Congress' Carbon for Safety Charade

Adaptive cruise control and electric motors have just one thing in common: they're both exciting technologies found in automobiles. Adaptive cruise control automatically maintains a safe distance from the car in front and activates the brakes if necessary to prevent a collision. Electric vehicles, on the other hand, reduce the amount of greenhouse gases emitted on our nations' highways. One is a safety measure, the other environmental. It's pretty straightforward. So why are some congressional representatives suggesting we trade one for the other?

Members of the House Energy and Commerce Committee held a hearing on October 21st on a bill that, among other things, would let automakers get fuel economy credits in exchange for including new safety technologies. Along with adaptive cruise control, a number of advanced safety technologies are being proposed, including lane departure warning, driver attention monitors, left-turn assist, among others. There is no hard science or data behind any of these technologies' contributions to reduced pollution. There is no basis for a tradeoff. It's simply a backdoor attempt to lower fuel economy standards. Even worse, it will undermine one of the government's biggest environmental success stories of the past decade.

The fuel economy and emissions standards put in place in 2012 by my team at the Environmental Protection Agency (EPA) and National Highway Traffic Safety Administration (NHTSA) have had a huge positive impact. In 2014, The Economist magazine ranked them the sixth most effective global effort to limit greenhouse gases. Annually, they eliminate 2 billion tons of CO2 from being released into the air. They are the primary reason that gasoline consumption in the United States is still below peak levels --even as the GDP has grown nearly 8% since 2012 and gas prices have fallen. The standards have also spurred technological innovation. Today there are more than 76 different models available to American consumers with alternative propulsion technologies. They have put the nation on the path to a fleet average of 54.5 mpg in 2025. This is double the average mpg of cars and trucks in 2010. In short, these standards are a critical part of federal efforts to cut oil use and fight climate change.

Perhaps the most amazing thing about these ambitious standards is that they were agreed to by the automakers before they became regulations. This is in large part because of our collaborative approach. We asked for significant input from automakers on the new rules. We accepted some of their proposals and dismissed others. Among the ones we rejected were requests very much like the measures that are now under discussion in the House. We didn't deny the automakers' request to get fuel economy credits in exchange for new safety technologies, out of hand. We asked them for scientific data that clearly demonstrated that there was a linkage between the two. There was simply no real world data that showed that these safety features reduce fuel consumption or pollution.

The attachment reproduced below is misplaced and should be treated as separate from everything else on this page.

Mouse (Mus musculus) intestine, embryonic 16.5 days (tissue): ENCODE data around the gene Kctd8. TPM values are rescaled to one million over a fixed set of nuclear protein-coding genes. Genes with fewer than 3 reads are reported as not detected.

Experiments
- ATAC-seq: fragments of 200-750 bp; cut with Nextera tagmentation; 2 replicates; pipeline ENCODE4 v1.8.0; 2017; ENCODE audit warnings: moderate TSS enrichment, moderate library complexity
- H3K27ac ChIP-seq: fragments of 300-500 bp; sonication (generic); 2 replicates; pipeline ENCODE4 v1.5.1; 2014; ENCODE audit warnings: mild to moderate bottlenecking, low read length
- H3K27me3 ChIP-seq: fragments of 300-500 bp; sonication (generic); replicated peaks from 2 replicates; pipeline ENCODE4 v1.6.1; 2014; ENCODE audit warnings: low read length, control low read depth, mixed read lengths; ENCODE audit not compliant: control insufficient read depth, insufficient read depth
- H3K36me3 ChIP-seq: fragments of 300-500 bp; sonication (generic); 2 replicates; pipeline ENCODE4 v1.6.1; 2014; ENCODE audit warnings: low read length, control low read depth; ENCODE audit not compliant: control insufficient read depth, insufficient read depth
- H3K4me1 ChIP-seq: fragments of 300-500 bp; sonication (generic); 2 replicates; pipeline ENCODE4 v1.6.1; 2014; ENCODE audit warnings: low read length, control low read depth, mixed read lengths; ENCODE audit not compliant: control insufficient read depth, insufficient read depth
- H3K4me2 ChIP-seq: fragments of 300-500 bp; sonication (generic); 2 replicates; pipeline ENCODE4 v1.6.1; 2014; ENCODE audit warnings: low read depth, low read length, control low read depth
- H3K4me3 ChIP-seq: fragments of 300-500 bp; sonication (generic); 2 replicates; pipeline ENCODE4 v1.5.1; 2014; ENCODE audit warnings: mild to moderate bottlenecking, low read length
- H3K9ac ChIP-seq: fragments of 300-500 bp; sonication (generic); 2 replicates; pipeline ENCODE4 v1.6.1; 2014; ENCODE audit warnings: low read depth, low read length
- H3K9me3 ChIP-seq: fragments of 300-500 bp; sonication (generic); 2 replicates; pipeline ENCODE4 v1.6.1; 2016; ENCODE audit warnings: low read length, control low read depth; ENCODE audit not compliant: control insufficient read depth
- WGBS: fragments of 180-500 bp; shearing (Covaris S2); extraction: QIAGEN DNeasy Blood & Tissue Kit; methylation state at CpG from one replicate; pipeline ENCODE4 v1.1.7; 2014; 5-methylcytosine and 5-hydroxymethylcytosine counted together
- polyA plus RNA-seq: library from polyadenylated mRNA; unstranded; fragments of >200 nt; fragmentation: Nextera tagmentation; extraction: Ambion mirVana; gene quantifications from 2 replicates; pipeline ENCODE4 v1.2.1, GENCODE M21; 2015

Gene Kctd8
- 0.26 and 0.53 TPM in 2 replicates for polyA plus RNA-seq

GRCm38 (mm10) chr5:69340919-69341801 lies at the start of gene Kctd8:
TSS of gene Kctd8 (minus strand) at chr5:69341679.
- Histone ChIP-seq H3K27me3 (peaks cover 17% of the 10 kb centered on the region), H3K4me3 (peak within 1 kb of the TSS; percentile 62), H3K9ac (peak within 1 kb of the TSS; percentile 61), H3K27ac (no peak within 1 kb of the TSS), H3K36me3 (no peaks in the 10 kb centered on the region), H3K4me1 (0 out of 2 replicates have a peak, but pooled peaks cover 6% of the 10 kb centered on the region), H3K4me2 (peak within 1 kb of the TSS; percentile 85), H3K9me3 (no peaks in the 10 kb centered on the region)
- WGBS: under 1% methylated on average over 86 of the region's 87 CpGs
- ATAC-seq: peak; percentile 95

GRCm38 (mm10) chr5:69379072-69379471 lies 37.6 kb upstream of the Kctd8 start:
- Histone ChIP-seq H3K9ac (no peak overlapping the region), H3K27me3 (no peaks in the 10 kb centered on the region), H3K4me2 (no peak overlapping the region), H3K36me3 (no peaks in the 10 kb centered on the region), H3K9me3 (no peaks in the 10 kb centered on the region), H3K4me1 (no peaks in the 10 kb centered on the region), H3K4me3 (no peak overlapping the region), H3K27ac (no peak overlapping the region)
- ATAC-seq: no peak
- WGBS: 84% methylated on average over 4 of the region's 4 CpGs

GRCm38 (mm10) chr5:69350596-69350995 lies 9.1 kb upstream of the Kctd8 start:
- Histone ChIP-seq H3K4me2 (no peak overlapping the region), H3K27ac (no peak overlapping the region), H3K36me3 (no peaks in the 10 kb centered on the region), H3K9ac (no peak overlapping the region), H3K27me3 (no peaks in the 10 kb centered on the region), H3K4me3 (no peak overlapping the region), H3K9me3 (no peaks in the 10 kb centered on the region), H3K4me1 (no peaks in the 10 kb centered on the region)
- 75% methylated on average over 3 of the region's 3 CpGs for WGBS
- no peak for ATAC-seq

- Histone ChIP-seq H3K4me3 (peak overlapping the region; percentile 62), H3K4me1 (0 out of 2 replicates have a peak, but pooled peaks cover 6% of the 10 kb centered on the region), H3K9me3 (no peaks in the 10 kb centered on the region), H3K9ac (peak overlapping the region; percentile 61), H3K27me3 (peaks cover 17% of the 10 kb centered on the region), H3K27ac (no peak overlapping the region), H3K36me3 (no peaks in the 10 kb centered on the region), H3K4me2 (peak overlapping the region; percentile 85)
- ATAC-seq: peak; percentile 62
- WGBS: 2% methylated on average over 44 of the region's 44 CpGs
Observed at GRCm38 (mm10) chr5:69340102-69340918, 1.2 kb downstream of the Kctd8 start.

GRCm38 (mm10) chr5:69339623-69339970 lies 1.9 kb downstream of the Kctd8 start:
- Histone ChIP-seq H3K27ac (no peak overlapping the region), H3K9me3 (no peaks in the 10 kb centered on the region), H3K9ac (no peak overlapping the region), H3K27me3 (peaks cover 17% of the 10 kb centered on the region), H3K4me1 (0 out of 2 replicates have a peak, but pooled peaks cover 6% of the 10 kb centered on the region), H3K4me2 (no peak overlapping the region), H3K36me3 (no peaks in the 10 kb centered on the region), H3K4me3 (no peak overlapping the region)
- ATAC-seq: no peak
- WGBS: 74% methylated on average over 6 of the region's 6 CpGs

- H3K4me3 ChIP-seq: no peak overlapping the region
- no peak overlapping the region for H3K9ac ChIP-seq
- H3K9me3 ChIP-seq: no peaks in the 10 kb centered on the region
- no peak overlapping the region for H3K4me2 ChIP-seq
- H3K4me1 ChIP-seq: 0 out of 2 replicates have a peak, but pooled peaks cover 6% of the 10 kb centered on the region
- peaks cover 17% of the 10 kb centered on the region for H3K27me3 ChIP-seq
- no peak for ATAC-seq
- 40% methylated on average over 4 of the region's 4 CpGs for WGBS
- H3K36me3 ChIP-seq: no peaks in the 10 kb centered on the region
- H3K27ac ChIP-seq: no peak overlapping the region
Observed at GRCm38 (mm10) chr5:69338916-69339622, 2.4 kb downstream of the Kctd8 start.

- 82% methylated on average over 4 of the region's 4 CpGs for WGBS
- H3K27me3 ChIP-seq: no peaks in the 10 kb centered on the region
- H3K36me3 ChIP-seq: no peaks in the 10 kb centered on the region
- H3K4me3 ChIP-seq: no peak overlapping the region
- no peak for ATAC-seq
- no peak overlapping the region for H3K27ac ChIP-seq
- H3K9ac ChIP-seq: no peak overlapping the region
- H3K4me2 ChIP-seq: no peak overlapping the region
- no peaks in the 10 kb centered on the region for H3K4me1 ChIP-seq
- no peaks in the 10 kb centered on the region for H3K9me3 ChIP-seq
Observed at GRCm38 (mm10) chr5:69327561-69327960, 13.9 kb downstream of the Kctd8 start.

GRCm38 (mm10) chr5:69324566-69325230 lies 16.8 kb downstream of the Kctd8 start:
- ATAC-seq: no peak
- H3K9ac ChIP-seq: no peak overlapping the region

Today, the same safety technologies still do not meet the criteria. There is no science that suggests that any of these technologies reduces fuel consumption or pollution. Instead, the House bill is arbitrary, unscientific and removes the incentives for the automakers that have led to so many advances in efficiency. This legislation would lead to higher levels of pollution--and higher prices for drivers to fill their gas tank. It would undercut public health and the environment protection. It would cancel out some of the benefits we've seen from the vehicle standards. It would burn through hundreds of millions of additional barrels of oil in coming years. And it's totally unnecessary.

Automakers have made impressive progress in meeting the challenge of building more efficient cars. Many of the best-selling cars offer features years ahead of the targets we set. But that didn't happen on its own. These standards aren't some number pulled out of thin air. They were successful because we used science, engineering and an understanding of current auto technology to set policies that showed automakers the way forward.

Let's be clear: there's no reason that we can't have innovation in both fuel economy and safety. Pretending that there's some conflict between them--that we must trade one for the other--is dishonest. We don't have to choose: we can protect lives, reduce emissions, save money, and reduce accidents. Mark Rosekind, the head of NHTSA, recently noted that the industry is already adopting advanced safety technologies and needs no incentives to do so. "Save lives, prevent injuries - that should be the highest incentive that anybody needs to add advanced technologies," Rosekind said.

The future of automobiles is exciting. Let's get there the right way.